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The ‘won’t-do’ employee

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According to author and speaker Ken Blanchard, when it comes to effective management, there are two types of problems: a “can’t do” problem and a “won’t do” problem. The first is the responsibility of the supervisor, while the second is for the employee to tackle. The challenge is to tell the difference, as each type requires a different approach.

Won’t-do problems often arise in tenured employees. It can be difficult to identify a won’t-do problem, because the employee may appear to be industrious. But despite appearing to be busy, she is simply not performing job functions.

There are a number of reasons for won’t-do problems:

    • The employee either never had motivation or has lost it.

    • The employee is vindictive, seeking revenge for a perceived slight (being disrespected, passed over for promotion, etc.).

    • The employee has lost interest in the company’s mission.

    • The employee is suffering from a personal problem (addiction, divorce, bereavement).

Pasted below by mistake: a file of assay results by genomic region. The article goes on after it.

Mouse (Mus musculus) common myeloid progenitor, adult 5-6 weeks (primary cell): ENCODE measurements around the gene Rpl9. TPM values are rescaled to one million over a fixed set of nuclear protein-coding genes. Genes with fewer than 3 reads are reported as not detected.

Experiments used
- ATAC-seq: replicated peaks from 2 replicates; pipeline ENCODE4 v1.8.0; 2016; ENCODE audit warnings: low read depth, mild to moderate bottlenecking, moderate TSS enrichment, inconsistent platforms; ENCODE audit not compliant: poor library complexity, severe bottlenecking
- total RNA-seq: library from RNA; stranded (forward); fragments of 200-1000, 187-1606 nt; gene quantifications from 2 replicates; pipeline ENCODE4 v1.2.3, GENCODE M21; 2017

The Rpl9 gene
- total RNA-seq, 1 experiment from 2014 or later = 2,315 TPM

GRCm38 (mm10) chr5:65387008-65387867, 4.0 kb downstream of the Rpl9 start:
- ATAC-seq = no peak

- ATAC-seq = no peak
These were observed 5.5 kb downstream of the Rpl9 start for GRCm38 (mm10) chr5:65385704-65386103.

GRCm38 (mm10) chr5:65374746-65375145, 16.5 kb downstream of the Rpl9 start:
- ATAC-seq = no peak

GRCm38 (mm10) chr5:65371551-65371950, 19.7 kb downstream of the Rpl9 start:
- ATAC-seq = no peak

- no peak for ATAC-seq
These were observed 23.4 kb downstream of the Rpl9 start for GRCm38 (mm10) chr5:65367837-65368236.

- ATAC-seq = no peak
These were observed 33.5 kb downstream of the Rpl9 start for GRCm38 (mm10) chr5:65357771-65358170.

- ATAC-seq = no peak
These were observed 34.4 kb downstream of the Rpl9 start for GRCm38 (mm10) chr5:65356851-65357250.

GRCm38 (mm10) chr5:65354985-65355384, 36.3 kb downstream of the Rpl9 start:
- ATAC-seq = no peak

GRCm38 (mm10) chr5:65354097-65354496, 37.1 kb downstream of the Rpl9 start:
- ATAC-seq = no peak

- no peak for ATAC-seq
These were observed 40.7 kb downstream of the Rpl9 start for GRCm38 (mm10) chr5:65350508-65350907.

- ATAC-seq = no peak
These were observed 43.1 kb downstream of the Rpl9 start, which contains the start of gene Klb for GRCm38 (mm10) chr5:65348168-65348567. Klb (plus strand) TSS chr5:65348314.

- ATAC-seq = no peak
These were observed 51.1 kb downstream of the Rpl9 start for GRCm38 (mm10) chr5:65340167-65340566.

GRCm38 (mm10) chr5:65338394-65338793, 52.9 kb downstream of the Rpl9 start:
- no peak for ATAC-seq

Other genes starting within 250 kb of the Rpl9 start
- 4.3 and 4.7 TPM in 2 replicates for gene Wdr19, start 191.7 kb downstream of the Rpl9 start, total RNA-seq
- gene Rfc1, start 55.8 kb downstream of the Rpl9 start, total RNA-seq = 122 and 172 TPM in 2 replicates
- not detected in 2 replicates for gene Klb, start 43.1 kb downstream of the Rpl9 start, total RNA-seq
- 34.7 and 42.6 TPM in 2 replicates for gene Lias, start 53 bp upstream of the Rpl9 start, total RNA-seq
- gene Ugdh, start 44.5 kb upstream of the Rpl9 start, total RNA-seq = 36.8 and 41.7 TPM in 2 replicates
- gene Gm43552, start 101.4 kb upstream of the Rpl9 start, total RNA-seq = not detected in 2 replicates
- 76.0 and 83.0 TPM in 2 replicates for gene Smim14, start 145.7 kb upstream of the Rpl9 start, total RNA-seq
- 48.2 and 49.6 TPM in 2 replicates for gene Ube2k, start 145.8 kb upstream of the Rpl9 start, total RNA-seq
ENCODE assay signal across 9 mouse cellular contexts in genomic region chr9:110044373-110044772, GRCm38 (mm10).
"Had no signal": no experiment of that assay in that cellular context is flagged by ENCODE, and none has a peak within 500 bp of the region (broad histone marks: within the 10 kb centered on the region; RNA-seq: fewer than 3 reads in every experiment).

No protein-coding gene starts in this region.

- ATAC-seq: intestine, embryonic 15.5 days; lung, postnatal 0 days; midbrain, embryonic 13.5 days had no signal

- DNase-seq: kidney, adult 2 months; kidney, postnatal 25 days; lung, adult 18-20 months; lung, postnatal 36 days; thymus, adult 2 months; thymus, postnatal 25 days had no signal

The problems facing the won’t-do employee may be difficult, but the supervisor must not attempt to take responsibility for them. The employee is the only one who can solve a won’t-do problem.

Blanchard’s original research was based on the parenting of children, and a supervisor concerned with her employees’ wellbeing is not unlike a parent. Just like a parent, a supervisor may hesitate to discipline a won’t-do employee. But refusing to mete out discipline erodes the authority of the supervisor while being detrimental to the employee.

Employee problems are always challenging. But with patience and insight, they can be resolved.

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